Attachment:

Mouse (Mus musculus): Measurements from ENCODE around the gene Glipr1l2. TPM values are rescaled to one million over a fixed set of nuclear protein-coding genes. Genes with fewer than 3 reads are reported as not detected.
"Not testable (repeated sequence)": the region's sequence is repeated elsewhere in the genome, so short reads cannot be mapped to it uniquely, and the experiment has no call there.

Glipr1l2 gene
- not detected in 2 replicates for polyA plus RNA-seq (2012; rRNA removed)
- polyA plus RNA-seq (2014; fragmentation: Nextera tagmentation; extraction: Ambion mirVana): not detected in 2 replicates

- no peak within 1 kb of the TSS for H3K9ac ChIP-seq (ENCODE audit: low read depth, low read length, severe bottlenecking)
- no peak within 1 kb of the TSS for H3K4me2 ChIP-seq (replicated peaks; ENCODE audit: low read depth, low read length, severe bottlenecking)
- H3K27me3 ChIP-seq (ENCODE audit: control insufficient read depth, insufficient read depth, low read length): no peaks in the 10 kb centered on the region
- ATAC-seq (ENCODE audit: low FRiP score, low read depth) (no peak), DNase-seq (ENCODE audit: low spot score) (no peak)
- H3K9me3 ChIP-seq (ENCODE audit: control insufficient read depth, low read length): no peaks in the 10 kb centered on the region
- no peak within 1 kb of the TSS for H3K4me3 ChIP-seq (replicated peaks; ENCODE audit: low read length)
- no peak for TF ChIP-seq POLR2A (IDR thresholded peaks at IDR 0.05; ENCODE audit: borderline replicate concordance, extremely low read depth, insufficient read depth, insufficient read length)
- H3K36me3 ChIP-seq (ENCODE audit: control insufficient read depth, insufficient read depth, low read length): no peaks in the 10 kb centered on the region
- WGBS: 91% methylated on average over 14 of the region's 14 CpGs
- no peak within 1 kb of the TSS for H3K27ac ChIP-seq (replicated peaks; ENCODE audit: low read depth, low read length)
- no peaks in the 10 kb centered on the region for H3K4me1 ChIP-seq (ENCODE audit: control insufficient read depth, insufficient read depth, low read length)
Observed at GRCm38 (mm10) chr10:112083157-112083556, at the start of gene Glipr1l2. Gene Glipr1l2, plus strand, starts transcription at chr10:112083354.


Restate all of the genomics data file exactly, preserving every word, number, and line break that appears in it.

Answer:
Mouse (Mus musculus): Measurements from ENCODE around the gene Glipr1l2. TPM values are rescaled to one million over a fixed set of nuclear protein-coding genes. Genes with fewer than 3 reads are reported as not detected.
"Not testable (repeated sequence)": the region's sequence is repeated elsewhere in the genome, so short reads cannot be mapped to it uniquely, and the experiment has no call there.

Glipr1l2 gene
- not detected in 2 replicates for polyA plus RNA-seq (2012; rRNA removed)
- polyA plus RNA-seq (2014; fragmentation: Nextera tagmentation; extraction: Ambion mirVana): not detected in 2 replicates

- no peak within 1 kb of the TSS for H3K9ac ChIP-seq (ENCODE audit: low read depth, low read length, severe bottlenecking)
- no peak within 1 kb of the TSS for H3K4me2 ChIP-seq (replicated peaks; ENCODE audit: low read depth, low read length, severe bottlenecking)
- H3K27me3 ChIP-seq (ENCODE audit: control insufficient read depth, insufficient read depth, low read length): no peaks in the 10 kb centered on the region
- ATAC-seq (ENCODE audit: low FRiP score, low read depth) (no peak), DNase-seq (ENCODE audit: low spot score) (no peak)
- H3K9me3 ChIP-seq (ENCODE audit: control insufficient read depth, low read length): no peaks in the 10 kb centered on the region
- no peak within 1 kb of the TSS for H3K4me3 ChIP-seq (replicated peaks; ENCODE audit: low read length)
- no peak for TF ChIP-seq POLR2A (IDR thresholded peaks at IDR 0.05; ENCODE audit: borderline replicate concordance, extremely low read depth, insufficient read depth, insufficient read length)
- H3K36me3 ChIP-seq (ENCODE audit: control insufficient read depth, insufficient read depth, low read length): no peaks in the 10 kb centered on the region
- WGBS: 91% methylated on average over 14 of the region's 14 CpGs
- no peak within 1 kb of the TSS for H3K27ac ChIP-seq (replicated peaks; ENCODE audit: low read depth, low read length)
- no peaks in the 10 kb centered on the region for H3K4me1 ChIP-seq (ENCODE audit: control insufficient read depth, insufficient read depth, low read length)
Observed at GRCm38 (mm10) chr10:112083157-112083556, at the start of gene Glipr1l2. Gene Glipr1l2, plus strand, starts transcription at chr10:112083354.